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Subject: Re: [docbook] On family/given/first/last names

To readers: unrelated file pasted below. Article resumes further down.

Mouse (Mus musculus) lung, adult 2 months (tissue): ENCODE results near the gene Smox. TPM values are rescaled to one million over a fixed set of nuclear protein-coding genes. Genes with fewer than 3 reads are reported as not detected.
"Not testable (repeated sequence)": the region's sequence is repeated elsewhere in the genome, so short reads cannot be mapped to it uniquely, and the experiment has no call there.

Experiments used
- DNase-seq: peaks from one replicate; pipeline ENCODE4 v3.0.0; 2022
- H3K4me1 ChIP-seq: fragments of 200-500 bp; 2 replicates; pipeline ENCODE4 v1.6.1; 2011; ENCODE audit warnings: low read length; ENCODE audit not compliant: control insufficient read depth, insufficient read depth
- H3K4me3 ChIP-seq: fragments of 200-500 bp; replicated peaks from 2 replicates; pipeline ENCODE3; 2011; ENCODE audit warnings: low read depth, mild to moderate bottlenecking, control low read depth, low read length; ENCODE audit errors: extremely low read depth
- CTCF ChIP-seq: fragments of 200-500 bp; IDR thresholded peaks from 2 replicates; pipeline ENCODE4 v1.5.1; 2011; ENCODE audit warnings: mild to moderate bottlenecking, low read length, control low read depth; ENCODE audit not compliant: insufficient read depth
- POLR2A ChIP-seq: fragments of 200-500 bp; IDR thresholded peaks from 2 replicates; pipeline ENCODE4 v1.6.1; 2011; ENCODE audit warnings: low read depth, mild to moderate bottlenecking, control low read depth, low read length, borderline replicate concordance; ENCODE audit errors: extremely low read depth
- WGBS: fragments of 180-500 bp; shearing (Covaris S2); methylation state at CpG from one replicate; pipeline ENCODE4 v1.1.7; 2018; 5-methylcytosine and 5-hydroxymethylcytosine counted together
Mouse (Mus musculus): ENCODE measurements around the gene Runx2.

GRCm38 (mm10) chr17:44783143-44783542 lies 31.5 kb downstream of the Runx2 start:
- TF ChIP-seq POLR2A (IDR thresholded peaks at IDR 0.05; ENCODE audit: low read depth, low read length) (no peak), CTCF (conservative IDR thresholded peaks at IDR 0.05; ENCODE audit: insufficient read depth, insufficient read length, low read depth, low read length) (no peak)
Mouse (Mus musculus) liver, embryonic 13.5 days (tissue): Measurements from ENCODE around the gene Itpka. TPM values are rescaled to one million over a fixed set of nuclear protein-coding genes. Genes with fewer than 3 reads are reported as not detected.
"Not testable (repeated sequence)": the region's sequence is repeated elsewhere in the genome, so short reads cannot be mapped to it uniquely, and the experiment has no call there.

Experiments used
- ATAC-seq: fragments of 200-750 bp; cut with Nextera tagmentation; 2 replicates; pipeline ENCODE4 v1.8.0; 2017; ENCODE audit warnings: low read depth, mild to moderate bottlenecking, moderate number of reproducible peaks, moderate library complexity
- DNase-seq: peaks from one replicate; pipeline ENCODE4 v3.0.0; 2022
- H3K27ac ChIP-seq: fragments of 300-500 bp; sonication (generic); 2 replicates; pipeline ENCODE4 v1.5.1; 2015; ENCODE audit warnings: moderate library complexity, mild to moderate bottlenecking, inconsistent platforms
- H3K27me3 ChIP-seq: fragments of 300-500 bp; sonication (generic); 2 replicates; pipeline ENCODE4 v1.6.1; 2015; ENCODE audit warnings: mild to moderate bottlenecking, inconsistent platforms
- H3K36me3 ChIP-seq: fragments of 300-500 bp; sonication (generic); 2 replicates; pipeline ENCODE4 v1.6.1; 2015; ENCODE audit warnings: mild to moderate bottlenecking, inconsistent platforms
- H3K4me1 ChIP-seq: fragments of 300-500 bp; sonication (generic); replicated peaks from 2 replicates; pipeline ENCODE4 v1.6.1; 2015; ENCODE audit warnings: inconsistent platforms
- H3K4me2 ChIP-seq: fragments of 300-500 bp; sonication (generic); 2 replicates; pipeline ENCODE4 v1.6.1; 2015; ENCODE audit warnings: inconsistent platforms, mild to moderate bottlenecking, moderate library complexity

(Dave and Markus, this addresses both your comments, since they're quite closely related) > Geraint North wrote: >> Out of interest, what do people use the firstname/surname/lastname/ >> givenname distinction for? In Docbook, its main use is clearly to >> identify document authors visually on the page. > > Contributors? A group of authors? Sure, but that's still basically the same thing - document authors. It seems to me that within DocBook, the uses for names are much more constrained than a general-purpose ontology for a 'person' would need to be - that's what I was trying to understand. >> Given the variation in naming schemes internationally, I'd be >> very unlikely to perform any sort of search restricted to >> givenname or familyname, so what else could it be used for? > > I like the suggestion on James page (one of the respondents) to enable > 'search term' so that I could search on what the person wants rather > than what a non-local might use? The thing is, if I'm searching for a document author, I don't want to miss a result because I'm unfamiliar with the particular local characteristics of the person's name - the only sensible thing to me would seem to be for the XML to contain every component of their name, and for me to search on all of them. >> Perhaps the correct distinction is to list name components in >> printing-order, with semantic markup to identify the sort order? > Which might be your or my interpretation? If it's known (not always > the case I guess) then surely better to use that person (or their > locale specific usage if known) for search? And Markus's comment: > Naming conventions are a pet peeve for everyone involved in > generating citations and bibliographies for scholarly publications. > Scientific journals and publishers have fairly strict rules how to > display names of authors and editors. In order to do that, you need > to know the function of each part of the name. Assume the journal > wants the names displayed as "Last, First M.". A guy named Luis > Lopez Penabad would obviously be displayed as "Penabad, Luis L." > although this is all wrong. He is Spanish, has one firstname (Luis) > and two lastnames (Lopez Penabad), one from each of his parents. > The correct display form is therefore "Lopez Penabad, Luis". The > firstname/surname/lastname/givenname elements somewhat help to get > this right, although you still face lots of problems with non- > Western names, and even with some standard US names. E.g. if a > person goes by his second "firstname", like L. Clinton Webb, the > current DocBook markup has a hard time to catch this If publishers do have strict guidelines in this regard, it would be interesting to know _why_ they have these guidelines - I suspect that they are artefacts from a time when search would be performed on the printed document itself, which (as Markus showed in his example) has clear disadvantages. Obviously an impossible proposal, but if _I_ were King of the International Author Naming Committee, there seem to be only two things of interest: - How each author would like their name displayed - An unordered set of all the components of their name (including variants), for search purposes. e.g. <author> <displayas>L. Ron Hubbard</displayas> <namecomponent>Lafayette<namecomponent> <namecomponent>Ron<namecomponent> <namecomponent>Ronald<namecomponent> <namecomponent>Hubbard<namecomponent> </author> <author> <displayas>William Gates III</displayas> <namecomponent>William<namecomponent> <namecomponent>Bill<namecomponent> <namecomponent>Gates<namecomponent> </author> <author> <displayas>Luis Lopez Penabad</displayas> <namecomponent>Luis<namecomponent> <namecomponent>Lopez<namecomponent> <namecomponent>Penabad<namecomponent> </author> <author> <displayas>Geraint North</displayas> <namecomponent>Geraint<namecomponent> <namecomponent>Michael<namecomponent> <namecomponent>North<namecomponent> </author> Thanks, Geraint.